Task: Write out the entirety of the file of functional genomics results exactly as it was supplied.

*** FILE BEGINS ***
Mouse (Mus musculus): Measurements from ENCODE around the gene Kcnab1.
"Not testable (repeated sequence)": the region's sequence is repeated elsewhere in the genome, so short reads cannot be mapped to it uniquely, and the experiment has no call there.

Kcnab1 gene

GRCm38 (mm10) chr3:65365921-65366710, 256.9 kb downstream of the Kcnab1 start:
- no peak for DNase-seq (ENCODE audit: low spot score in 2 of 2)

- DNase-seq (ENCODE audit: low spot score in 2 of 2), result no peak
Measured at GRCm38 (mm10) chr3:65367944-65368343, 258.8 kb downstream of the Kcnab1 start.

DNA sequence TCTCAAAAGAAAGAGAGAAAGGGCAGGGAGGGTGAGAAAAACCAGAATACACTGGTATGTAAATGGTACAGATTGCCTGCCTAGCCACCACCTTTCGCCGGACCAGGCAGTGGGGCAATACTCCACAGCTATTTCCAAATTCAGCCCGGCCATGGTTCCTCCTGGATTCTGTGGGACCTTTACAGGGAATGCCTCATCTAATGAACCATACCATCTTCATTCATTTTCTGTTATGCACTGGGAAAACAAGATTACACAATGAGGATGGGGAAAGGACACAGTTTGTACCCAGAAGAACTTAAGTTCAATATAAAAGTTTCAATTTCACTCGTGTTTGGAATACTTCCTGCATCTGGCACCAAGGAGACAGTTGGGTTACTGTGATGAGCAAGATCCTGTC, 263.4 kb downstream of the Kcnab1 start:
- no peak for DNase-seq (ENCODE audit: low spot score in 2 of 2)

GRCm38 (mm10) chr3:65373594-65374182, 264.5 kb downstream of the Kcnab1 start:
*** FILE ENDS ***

Mouse (Mus musculus): Measurements from ENCODE around the gene Kcnab1.
"Not testable (repeated sequence)": the region's sequence is repeated elsewhere in the genome, so short reads cannot be mapped to it uniquely, and the experiment has no call there.

Kcnab1 gene

GRCm38 (mm10) chr3:65365921-65366710, 256.9 kb downstream of the Kcnab1 start:
- no peak for DNase-seq (ENCODE audit: low spot score in 2 of 2)

- DNase-seq (ENCODE audit: low spot score in 2 of 2), result no peak
Measured at GRCm38 (mm10) chr3:65367944-65368343, 258.8 kb downstream of the Kcnab1 start.

DNA sequence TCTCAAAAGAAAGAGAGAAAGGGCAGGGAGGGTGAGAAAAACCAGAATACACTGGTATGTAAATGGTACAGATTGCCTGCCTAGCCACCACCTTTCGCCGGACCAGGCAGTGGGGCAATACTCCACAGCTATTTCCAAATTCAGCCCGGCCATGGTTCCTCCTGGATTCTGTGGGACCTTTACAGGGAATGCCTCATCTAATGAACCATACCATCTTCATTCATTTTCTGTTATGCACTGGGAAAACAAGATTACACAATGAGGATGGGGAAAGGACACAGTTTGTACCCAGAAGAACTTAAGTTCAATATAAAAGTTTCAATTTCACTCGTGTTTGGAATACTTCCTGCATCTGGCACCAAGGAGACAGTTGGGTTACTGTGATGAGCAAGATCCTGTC, 263.4 kb downstream of the Kcnab1 start:
- no peak for DNase-seq (ENCODE audit: low spot score in 2 of 2)

GRCm38 (mm10) chr3:65373594-65374182, 264.5 kb downstream of the Kcnab1 start: